Hint: It’s not “This is how we have always done it!” But it is another poor excuse for avoiding necessary change.
We all know that “This is how we have always done it” is an infamous kiss of death mindset for organizations. But today, there’s one sentence that might even be worse when we take into account the connected, information-accessible world in which we live. Today’s Fast Facts video highlights this deceptive phrase and talks about why it is so dangerous.
Seth Godin said, “The best way to thrive in a world that’s changing is to change.” But for cultural organizations to truly embrace change in our new world of data and connectivity, there’s one sentence that we all need to stop saying – and the reasons why are similar to the reasons why “This is how we have always done it” is dangerous. Here are three reasons why this phrase (revealed in the video and at the bottom of this post) is dangerous for organizations:
1) This phrase is used to avoid thinking critically about audiences and strategic operations
Today, connectivity is king. When leaders say this sentence, they are usually denying trends and market data that may prove beneficial for the leader’s organization. Having access to large-scale market data can be a terrific benefit for organizations today. It helps us figure out what the market actually wants and thinks. So when a leader uses this phrase as an excuse to write off-trend data, then the leader is robbing his or her organization of an opportunity to think critically about its own audiences.
Another reason why people say this phrase is to get out of doing their job. It can be used to dodge responsibility and volley accountability to other leaders or departments. However, some of the most important duties within organizations are intertwined today, and they are everybody’s job. Essentially, this phrase can simply mean, “I am lazy.”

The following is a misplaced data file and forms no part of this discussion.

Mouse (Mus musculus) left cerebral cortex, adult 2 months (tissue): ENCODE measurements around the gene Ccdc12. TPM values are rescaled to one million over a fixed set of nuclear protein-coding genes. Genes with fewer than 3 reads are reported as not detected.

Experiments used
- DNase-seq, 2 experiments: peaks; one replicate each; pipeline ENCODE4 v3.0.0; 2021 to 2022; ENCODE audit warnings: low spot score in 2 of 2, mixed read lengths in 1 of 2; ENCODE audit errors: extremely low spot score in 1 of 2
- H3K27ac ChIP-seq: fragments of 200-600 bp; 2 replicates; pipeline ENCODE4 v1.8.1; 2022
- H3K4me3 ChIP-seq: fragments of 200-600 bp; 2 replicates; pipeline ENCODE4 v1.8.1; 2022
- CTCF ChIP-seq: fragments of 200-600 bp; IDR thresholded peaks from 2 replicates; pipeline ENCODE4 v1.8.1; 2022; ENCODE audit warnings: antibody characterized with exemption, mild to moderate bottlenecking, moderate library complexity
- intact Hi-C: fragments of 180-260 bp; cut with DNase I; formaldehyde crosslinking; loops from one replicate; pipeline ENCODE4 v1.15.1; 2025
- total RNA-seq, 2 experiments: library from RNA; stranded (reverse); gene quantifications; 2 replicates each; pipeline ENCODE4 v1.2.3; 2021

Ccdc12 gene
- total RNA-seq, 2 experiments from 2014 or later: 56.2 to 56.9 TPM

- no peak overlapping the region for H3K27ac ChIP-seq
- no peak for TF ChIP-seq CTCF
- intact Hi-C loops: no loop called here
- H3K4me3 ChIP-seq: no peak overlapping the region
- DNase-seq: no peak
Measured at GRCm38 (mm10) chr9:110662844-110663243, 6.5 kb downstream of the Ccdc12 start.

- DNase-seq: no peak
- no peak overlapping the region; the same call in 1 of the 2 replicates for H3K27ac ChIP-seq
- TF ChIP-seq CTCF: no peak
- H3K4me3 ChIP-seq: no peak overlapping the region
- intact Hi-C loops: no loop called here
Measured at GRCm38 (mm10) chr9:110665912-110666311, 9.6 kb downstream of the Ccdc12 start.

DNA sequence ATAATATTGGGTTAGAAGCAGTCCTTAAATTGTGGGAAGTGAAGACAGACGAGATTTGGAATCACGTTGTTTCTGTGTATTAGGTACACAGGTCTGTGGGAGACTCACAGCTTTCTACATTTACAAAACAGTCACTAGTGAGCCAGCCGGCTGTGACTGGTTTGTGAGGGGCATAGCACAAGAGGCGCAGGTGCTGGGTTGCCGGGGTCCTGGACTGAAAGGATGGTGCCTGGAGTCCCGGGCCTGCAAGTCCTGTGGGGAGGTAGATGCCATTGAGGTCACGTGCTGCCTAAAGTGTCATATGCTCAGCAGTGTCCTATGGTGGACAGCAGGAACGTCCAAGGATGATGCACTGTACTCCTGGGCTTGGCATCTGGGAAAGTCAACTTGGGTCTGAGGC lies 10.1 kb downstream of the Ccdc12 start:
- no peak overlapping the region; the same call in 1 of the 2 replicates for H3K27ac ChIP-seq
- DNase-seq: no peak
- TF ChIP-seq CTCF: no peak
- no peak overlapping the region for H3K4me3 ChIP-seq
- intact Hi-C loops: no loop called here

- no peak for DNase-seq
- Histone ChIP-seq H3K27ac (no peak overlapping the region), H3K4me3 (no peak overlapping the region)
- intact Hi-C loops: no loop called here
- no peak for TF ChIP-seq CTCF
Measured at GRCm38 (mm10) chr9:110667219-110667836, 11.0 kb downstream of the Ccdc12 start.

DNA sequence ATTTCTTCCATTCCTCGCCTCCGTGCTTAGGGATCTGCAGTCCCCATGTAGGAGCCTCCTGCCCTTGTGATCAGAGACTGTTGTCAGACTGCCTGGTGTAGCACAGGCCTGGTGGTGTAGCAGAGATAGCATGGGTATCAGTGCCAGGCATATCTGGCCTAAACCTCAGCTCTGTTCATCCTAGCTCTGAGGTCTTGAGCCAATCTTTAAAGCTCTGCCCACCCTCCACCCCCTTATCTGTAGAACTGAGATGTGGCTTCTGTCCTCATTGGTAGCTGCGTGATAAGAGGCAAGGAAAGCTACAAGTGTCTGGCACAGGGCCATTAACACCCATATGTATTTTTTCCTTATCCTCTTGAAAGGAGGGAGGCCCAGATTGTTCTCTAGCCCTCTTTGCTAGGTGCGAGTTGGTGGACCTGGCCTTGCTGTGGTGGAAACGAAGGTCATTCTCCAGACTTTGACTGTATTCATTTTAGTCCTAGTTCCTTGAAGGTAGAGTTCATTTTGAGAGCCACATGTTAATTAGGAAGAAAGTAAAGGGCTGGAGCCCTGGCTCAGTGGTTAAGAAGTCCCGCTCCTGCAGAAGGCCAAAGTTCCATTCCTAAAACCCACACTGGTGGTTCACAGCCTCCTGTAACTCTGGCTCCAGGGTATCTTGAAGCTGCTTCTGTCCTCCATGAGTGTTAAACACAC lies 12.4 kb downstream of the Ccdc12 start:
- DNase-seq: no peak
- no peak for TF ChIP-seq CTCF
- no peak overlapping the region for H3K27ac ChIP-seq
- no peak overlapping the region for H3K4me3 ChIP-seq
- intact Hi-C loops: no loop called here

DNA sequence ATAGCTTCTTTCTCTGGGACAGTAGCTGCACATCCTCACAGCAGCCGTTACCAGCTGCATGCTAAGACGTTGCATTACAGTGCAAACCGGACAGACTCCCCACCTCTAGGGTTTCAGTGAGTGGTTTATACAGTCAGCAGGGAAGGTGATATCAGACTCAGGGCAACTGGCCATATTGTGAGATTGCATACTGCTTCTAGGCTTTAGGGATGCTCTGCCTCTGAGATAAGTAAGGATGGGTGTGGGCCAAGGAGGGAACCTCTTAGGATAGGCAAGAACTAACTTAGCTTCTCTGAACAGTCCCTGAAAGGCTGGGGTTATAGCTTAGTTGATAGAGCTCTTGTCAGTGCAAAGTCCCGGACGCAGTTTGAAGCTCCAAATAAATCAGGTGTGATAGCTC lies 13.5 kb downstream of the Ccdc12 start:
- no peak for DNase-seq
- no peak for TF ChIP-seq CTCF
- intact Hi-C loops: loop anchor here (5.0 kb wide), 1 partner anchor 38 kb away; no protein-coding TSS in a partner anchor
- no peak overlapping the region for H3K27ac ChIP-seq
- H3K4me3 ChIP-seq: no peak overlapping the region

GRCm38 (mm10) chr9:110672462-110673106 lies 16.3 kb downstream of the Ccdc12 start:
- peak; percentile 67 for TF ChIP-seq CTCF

2) This phrase is an indicator that a leader is not open to change
The second reason why this phrase is dangerous is that it’s usually said by someone who thinks that they are open-minded to change – they’re just not open to the idea of change being discussed. (Often, this is because the idea of change being discussed is difficult for the leader to implement – or may even suggest a poor previous strategy or act by the leader.) This phrase seems to be a sign that a leader is trying to will away trends and deny the direction in which the world is moving.
Consider this: In 2012, more photos were taken than any prior year of human history. It was also the year that Kodak filed for bankruptcy. I wonder how many times executives saw digital photos on the horizon and defensively stated this phrase.
3) This phrase tends to be said by the very leaders whose institutions need it NOT to be said
Lastly – and unsurprisingly – this phrase is dangerous because it tends to be said by leaders of the very organizations that need to learn something from trend data (or something else) most urgently.
A big reason why we tend to use this phrase is because many are still using internal perspectives rather than market perspectives, and thus thinking about their organizations from a point of view that doesn’t truly exist for our target audiences. For example, leaning on nonprofit status is a bad excuse to deny data, because we know that the market is generally sector agnostic. How well you execute your mission is more important than your tax status, and, today, businesses are highlighting public service as well.
So, what is the phrase?
“That doesn’t apply to me.”
There is usually a lesson – and it’s generally worth considering, regardless of the situation. In order to change, organizations need leaders who are open to change. And people who are open to change don’t say, “That doesn’t apply to me.” They ask themselves how it does apply to them and what they can learn from a finding.
Leaders seek the applicability of a lesson – not an exception to reality.